2. Talking to people. Anybody and everybody. Whoever you find interesting or whoever you feel can help you answer questions that are bothering you. It doesn’t matter if you know them or not. Just text them and ask them out for coffee (Please be polite, make your intentions clear and don’t creep people out) or ask a common friend to introduce you and then, have a conversation. Don’t attack them with your questions but don’t be scared or ashamed to ask wherever you have doubts. In fact, Roorkee is a little like Hogwarts. Help will always be provided to those who ask for it.

The Work

I worked on two main projects – one pertaining to product design and another one pertaining to product management (I had taken up the second one voluntarily)

The first project involved improving the existing user experience for an EMR (Electronic Medical Record) system for doctors. This project involved Visual design, UX design, user research and basic usability testing.

The second project didn’t involve as much ‘management’ as it involved brainstorming and research.

For those of you who don’t know, a product develops in stages (for a strictly digital product the stages are broadly- conceptualization, design and development. Other stages come in when the product also has operational and other requirements) and a product manager is a part of all these stages. It’s a myth that product managers only boss people around or only need to manage people. A product manager does everything from people management to minute design iterations. He or she basically responds to the need of the product at any given stage and in any possible way.

My product was in its conceptualization stage. The company had a faint idea that there existed a particular market need (can’t delve into specifics because it’s still in the works) and that there existed a possibility that they could cater to it and expand their user base in the process but they weren’t quite sure how feasible the whole idea was. My job was to figure out what exactly this market need was and how acute it was and what we could do in order to cater to it. In order to do this I conducted user research (basically, identified the categories of users that needed to be spoken to in order to gain insights, drafted a questionnaire for each category and then called them up individually) and had multiple brainstorming sessions with my mentor. This was probably the most interesting project I’ve ever worked on.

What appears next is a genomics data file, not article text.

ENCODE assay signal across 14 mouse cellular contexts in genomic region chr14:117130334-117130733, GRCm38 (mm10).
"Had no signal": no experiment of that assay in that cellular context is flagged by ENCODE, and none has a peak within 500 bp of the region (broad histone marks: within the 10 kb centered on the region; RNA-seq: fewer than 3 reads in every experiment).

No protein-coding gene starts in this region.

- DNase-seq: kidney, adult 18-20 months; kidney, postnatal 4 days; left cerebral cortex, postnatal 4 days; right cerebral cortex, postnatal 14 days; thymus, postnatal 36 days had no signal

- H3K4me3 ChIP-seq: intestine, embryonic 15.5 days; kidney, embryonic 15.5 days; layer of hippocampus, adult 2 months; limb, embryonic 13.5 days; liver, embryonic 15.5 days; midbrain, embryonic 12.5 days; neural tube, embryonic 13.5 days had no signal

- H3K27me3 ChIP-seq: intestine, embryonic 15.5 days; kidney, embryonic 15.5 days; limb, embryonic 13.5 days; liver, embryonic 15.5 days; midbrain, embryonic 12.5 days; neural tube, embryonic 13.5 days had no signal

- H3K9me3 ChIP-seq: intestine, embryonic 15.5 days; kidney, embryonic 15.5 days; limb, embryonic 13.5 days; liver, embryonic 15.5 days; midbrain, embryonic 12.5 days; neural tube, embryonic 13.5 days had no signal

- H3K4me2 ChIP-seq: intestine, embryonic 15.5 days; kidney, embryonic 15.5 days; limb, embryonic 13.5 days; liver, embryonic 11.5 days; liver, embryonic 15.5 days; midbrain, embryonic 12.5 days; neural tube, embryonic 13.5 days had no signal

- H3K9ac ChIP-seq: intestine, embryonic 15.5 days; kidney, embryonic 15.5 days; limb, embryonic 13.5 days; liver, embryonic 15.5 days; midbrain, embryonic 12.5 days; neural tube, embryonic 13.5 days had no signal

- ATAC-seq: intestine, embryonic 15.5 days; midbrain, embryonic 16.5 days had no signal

The Work Culture takes immense pride in its flat organisational structure. There are no bosses. Everyone is free to speak out. Curiosity is encouraged and openness to feedback is highly appreciated.

As an intern, I think the most rewarding aspect of the culture there was that I could go and talk to anyone, about anything and ask as many questions as I wanted. The cherry on the cake was that they were only too happy to help me and never made me feel like my questions were dumb or that my opinions were not as important as those of the employee sitting next to me and mentoring me.

There were also a lot of fun days. Especially the cricket match days during the World Cup. Everyone would take their laptops to the terrace garden and watch the match together on a huge screen and cheer for India while gorging on unlimited beer and food.

Summing up


The design team. They’d almost become family to me by the time I left.

This was my first ever internship and I didn’t really know what to expect but to be honest, I don’t think it could’ve gotten better than this. One piece of advice to anybody out there, especially the first and second years:

A lot of you may feel overwhelmed, intimidated even, by the sheer number of cryptically named career options out there. I know I was and still am. It’s never completely clear which profession entails what kind of work and whether or not that work will interest you. One very effective way to get a better understanding of what different corporate job profiles entail and how they come together to actually make organisations work is to intern with a start-up. As early on in your journey as possible. Most start-ups have a very flexible work environment. You are given immense autonomy, a lot more than most established companies. You can go around absorbing as much information as you want and volunteering for projects in different departments. It’s an extremely enriching experience.

That’s all from my side. Please feel free to contact me in case of any questions. You can also ping me for a random conversation. A good conversation is always fun.